the other Butler...

Doug Henwood dhenwood at
Thu Dec 24 09:35:49 PST 1998

From: BBlum6 at Delivered-To: cj at Date: Sat, 19 Dec 1998 15:31:20 EST Subject: the set-up of Iraq


"A U.S. official who follows Iraq", speaking of the November cancellation of an air strike: "We were so close to pulling the trigger and circumstances were so optimum to do so that there's something surreal about SENDING UNSCOM BACK IN TO BUILD A CASE AGAINST HIM AGAIN when we had the best possible case and didn't use it." (emphasis added) -- Washington Post, Dec. 7

"[UNSCOM Executive Chairman Richard] Butler's conclusions were welcome in Washington, which helped orchestrate the terms of the Australian diplomat's report. Sources in New York and Washington said Clinton administration officials played a direct role in shaping Butler's text during multiple conversations with him Monday." -- Washington Post, Dec. 16

Former UNSCOM inspector, Scott Ritter: "What Richard Butler did last week with the inspections was a set-up. This was designed to generate a conflict that would justify a bombing." Ritter said U.S. government sources told him three weeks ago when the inspections resumed that "the two considerations on the horizon were Ramadan and impeachment."

Ritter continued: "If you dig around, you'll find out why Richard Butler yesterday ran to the phone four times. He was talking to his [U.S.] National Security adviser. They were telling him to sharpen the language in his report to justify the bombing." -- New York Post, Dec. 17

"The U.S. has perverted the U.N. weapons process by using it as a tool to justify military actions, falsely so. ... The U.S. was using the inspection process as a trigger for war." -- Scott Ritter, on the NBC Today show, Dec. 17

Arguing that Butler deliberately wrote a justification for war, a U.N. diplomat, "who is generally sympathetic to Washington", said, "Based on the same facts he could have said, `There were something like 300 inspections [in recent weeks] and we encountered difficulties in five.'" -- Washington Post, Dec.17

"Among the circumstances cited by those who suspect Butler of coordinating with Washington on a rationale for war, three stand out:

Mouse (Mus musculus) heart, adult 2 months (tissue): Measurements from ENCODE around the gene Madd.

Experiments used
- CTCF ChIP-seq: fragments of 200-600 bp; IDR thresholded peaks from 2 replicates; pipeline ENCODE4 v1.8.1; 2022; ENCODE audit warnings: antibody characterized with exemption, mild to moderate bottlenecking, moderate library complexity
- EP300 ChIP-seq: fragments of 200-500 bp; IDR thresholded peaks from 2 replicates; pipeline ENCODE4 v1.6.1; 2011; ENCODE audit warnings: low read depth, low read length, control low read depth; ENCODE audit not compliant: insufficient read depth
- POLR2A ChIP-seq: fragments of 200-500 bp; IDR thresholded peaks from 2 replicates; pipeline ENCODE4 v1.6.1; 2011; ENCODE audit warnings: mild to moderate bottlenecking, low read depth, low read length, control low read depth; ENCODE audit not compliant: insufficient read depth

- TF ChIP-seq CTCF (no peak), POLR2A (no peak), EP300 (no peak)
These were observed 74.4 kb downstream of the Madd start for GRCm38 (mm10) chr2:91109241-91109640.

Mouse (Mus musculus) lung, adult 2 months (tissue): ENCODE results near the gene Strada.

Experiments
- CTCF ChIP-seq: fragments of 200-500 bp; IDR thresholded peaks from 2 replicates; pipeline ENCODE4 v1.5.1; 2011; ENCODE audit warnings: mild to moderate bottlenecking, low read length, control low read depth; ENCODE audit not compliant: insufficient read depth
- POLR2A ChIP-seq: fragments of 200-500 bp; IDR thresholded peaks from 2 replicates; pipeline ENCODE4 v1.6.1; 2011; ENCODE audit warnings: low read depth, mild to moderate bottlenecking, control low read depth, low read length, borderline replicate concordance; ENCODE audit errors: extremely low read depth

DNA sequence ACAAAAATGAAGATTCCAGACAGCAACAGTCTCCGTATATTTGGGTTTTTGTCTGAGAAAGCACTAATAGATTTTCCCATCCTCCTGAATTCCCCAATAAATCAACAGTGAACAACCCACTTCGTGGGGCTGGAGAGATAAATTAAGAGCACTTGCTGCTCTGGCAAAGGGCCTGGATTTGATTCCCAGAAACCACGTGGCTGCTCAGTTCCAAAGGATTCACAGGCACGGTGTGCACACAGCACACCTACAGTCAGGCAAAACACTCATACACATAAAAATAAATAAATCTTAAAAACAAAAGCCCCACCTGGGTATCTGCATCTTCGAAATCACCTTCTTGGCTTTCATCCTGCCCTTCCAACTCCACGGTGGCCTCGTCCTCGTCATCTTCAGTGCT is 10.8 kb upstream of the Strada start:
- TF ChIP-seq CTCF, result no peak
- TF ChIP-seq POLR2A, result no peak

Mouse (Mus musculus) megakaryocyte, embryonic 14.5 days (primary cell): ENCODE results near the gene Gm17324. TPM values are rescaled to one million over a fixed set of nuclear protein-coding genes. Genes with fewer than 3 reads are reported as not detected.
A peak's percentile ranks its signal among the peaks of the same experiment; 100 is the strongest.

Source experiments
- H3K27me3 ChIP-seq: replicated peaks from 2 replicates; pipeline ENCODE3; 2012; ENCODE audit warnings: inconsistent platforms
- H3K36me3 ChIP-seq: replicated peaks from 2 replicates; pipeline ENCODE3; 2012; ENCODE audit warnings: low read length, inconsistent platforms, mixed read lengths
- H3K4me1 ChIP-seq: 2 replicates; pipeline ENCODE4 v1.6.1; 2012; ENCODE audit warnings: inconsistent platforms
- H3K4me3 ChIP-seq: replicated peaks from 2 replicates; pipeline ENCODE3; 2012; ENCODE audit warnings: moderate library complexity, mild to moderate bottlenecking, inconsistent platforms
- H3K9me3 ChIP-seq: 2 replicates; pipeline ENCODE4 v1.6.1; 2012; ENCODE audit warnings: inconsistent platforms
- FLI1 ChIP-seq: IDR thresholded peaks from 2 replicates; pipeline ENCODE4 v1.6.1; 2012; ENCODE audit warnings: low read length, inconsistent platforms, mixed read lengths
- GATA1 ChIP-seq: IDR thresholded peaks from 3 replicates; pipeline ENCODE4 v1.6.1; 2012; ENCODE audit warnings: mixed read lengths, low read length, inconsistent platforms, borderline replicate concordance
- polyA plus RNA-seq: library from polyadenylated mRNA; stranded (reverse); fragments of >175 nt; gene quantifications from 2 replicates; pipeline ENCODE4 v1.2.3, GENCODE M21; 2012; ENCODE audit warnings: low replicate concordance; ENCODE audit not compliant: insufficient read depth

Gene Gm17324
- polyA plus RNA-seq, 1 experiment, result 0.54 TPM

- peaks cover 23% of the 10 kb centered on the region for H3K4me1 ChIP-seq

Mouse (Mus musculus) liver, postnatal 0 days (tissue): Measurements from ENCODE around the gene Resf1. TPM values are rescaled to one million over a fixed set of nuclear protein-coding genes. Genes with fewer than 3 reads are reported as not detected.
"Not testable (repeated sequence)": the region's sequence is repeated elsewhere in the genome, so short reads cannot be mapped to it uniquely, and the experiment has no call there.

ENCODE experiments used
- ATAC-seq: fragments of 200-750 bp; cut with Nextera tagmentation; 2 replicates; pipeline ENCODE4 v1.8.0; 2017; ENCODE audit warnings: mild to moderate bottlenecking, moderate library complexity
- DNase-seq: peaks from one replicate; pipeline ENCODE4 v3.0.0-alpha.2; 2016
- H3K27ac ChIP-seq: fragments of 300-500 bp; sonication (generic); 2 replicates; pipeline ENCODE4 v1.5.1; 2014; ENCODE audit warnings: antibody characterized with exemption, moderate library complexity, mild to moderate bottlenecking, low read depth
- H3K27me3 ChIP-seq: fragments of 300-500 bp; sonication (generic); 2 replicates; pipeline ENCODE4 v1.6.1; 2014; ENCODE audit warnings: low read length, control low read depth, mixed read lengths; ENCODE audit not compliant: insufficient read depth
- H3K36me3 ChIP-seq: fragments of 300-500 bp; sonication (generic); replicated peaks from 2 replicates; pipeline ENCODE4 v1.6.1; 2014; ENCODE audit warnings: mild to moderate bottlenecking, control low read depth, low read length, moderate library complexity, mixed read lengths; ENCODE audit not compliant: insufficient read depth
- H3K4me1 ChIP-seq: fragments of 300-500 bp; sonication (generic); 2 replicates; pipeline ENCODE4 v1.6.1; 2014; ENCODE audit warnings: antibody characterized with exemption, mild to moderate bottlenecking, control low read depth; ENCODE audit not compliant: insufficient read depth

One is that Butler made four visits to the U.S. mission to the United Nations on Monday, the day before finishing his report.

A second is that administration officials acknowledge they had advance knowledge of the language he would use and sought to influence it, as one official said, `at the margins.'

The third is that Butler ordered his inspectors to evacuate Baghdad, in anticipation of a military attack, on Tuesday night -- at a time when most members of the Security Council had yet to receive his report."

Other U.N. diplomats "also asserted that Butler gave far more equivocal progress reports to them, in the days leading up to his written report, than his final conclusion that he is `not able to conduct the substantive disarmament work' because of the `absence of full cooperation by Iraq'."

"What we were told by Butler for weeks was yes, we've hit some roadblocks but the inspections are going on," said one New York-based diplomat."

-- Washington Post, Dec. 18


The U.S.-operated Radio Free Iraq, broadcasting from Prague, begins its daily broadcasts into Iraq with: "Dear listeners, we hope that you are having a nice day, and that you enjoy our programs today." It concludes: "Thank you for following us and peace and blessings be upon you." -- Washington Post, Dec. 18


Compiled by William Blum Author: Killing Hope: U.S. Military and CIA Interventions Since World War II

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